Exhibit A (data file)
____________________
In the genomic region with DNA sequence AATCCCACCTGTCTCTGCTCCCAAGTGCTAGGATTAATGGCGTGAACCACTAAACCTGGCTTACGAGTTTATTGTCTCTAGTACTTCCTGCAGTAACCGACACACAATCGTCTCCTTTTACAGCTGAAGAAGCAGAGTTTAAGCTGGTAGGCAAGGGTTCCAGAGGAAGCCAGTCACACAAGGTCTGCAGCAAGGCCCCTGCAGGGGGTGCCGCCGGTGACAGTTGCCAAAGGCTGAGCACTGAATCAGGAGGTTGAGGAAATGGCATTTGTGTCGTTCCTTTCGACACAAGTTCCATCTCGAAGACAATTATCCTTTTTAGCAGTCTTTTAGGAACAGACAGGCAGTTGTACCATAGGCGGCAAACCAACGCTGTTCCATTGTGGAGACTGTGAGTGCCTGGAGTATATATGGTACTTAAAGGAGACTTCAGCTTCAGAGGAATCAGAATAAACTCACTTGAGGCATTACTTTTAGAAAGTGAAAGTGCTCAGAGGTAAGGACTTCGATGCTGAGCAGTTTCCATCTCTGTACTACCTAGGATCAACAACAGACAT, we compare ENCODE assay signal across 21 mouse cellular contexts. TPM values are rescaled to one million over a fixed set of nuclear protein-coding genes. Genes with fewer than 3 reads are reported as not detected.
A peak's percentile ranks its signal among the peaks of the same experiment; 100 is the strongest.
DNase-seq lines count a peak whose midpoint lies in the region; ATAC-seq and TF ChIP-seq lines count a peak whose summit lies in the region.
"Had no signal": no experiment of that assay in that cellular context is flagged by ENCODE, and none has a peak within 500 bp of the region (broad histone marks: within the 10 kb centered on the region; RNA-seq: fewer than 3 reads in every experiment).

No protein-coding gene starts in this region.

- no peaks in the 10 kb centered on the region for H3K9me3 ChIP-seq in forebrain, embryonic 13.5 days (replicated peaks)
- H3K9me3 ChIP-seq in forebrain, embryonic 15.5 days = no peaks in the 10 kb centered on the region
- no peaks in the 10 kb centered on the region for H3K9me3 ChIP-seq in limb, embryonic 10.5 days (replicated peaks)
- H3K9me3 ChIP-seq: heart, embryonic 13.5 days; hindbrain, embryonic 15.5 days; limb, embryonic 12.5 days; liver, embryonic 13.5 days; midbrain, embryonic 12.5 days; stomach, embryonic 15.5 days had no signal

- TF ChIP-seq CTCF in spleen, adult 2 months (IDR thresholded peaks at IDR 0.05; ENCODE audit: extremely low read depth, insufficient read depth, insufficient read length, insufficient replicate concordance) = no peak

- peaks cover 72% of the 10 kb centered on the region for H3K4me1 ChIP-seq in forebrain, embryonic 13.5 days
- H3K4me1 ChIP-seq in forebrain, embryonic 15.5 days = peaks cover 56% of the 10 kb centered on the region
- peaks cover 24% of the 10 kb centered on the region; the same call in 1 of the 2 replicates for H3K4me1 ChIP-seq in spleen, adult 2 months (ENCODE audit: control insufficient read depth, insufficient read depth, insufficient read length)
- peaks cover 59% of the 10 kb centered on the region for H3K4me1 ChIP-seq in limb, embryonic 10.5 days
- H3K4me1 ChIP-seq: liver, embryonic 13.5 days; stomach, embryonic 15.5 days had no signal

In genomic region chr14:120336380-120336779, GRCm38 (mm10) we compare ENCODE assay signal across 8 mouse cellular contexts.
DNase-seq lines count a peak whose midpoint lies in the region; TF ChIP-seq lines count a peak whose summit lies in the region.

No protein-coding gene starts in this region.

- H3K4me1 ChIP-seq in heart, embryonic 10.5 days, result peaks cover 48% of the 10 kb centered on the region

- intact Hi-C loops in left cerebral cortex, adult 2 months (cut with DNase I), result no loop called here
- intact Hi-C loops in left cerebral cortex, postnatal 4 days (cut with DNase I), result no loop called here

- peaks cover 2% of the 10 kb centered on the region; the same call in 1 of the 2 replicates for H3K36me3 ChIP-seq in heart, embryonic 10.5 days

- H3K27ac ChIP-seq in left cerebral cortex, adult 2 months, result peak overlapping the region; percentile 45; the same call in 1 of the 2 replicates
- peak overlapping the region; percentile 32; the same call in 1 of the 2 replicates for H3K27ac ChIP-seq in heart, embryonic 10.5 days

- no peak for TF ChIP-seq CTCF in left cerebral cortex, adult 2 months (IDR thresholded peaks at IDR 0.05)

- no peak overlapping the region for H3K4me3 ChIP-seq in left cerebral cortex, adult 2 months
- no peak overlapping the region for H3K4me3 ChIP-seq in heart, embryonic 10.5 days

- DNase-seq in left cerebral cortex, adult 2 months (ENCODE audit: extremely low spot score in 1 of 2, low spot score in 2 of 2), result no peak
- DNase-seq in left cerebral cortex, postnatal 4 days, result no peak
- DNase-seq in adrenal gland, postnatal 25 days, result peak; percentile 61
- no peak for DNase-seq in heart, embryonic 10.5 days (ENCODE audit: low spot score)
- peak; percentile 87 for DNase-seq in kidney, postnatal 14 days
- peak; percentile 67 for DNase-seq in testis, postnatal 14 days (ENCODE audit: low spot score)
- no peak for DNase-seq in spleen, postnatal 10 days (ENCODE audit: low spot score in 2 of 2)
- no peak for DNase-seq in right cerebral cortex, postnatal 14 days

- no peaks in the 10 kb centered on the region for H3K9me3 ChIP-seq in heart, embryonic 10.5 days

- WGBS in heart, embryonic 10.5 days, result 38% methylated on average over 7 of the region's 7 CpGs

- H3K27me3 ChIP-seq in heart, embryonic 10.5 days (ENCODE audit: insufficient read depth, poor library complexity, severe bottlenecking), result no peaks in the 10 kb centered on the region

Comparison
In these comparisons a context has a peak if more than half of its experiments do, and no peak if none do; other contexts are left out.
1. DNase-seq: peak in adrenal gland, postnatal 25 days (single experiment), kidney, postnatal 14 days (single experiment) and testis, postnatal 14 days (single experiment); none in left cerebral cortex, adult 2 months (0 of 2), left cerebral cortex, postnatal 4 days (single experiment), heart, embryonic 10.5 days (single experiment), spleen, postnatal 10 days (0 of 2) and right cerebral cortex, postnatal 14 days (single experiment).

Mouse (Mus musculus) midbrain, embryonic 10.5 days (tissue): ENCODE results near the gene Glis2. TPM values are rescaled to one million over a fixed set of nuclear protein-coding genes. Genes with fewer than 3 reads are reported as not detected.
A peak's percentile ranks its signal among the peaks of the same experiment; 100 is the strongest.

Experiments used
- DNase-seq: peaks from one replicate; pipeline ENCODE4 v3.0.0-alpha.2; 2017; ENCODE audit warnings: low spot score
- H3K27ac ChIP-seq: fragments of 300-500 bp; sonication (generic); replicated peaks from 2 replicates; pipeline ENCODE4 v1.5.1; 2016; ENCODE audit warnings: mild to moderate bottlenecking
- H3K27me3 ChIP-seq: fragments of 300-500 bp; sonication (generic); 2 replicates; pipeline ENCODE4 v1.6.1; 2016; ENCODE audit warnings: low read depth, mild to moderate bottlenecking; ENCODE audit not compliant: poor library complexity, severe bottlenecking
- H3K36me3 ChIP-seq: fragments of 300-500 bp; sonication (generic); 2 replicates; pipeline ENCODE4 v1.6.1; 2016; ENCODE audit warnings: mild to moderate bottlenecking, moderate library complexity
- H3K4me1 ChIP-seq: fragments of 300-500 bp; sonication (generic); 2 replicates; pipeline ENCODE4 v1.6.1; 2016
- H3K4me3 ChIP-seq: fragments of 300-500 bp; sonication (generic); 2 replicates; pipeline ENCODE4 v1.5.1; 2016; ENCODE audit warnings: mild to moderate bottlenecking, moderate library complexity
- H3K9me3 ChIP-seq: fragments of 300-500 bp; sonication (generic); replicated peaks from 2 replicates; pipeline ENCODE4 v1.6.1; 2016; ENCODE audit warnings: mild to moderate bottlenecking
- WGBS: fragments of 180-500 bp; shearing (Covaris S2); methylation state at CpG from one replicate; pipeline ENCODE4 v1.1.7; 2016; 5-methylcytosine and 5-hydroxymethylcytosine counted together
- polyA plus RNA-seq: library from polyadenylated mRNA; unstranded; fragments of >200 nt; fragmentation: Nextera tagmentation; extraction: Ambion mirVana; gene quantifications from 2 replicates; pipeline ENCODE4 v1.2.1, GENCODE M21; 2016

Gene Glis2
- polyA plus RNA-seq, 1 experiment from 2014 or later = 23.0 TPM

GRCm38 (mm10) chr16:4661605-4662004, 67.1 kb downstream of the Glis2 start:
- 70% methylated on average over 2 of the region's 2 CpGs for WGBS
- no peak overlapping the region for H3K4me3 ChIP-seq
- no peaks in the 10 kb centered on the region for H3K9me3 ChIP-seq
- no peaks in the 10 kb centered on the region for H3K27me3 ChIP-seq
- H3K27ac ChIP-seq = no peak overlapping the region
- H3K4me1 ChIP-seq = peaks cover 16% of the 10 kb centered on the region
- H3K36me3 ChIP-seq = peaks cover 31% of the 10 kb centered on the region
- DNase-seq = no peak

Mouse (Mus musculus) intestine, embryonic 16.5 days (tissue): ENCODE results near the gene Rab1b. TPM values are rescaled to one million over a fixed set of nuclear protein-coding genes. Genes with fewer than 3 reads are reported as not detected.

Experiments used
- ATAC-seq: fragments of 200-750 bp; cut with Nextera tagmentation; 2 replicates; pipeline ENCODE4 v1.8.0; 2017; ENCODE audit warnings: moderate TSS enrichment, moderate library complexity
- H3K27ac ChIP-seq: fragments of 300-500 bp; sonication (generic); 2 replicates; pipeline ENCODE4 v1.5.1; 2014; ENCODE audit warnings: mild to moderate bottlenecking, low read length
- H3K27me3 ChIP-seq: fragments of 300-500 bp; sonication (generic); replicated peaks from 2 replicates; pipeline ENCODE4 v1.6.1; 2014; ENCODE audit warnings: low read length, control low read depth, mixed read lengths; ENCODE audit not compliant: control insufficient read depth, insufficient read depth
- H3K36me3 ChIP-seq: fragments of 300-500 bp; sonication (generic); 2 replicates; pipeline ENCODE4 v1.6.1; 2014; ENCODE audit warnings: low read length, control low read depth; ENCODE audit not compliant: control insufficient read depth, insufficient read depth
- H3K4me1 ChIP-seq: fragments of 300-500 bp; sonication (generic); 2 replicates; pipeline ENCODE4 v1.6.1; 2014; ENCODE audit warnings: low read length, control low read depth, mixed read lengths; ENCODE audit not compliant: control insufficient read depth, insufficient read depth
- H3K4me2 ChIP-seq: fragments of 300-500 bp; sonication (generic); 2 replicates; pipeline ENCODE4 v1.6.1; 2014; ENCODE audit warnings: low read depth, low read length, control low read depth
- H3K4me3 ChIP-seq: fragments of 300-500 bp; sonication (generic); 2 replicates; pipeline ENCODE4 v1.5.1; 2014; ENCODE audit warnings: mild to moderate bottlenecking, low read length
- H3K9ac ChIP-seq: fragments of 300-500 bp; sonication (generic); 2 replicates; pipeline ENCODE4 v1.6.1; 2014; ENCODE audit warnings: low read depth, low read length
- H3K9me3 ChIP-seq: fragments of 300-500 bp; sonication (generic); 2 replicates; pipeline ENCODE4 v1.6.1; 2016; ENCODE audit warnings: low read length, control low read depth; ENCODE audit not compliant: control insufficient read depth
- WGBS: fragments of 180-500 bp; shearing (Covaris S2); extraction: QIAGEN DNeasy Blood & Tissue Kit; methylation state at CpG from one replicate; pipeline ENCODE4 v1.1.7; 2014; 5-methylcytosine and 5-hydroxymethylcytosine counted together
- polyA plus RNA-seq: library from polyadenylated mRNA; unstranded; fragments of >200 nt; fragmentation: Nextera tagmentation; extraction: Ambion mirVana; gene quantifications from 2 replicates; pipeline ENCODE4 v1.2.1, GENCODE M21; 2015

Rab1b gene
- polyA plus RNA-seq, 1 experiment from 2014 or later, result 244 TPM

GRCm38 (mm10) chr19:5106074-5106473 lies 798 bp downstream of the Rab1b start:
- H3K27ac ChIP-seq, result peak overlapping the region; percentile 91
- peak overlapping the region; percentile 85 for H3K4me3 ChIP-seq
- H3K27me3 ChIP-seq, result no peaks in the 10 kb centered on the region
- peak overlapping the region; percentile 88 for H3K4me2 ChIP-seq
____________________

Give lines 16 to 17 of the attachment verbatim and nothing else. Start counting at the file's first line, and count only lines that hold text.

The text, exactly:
In genomic region chr14:120336380-120336779, GRCm38 (mm10) we compare ENCODE assay signal across 8 mouse cellular contexts.
DNase-seq lines count a peak whose midpoint lies in the region; TF ChIP-seq lines count a peak whose summit lies in the region.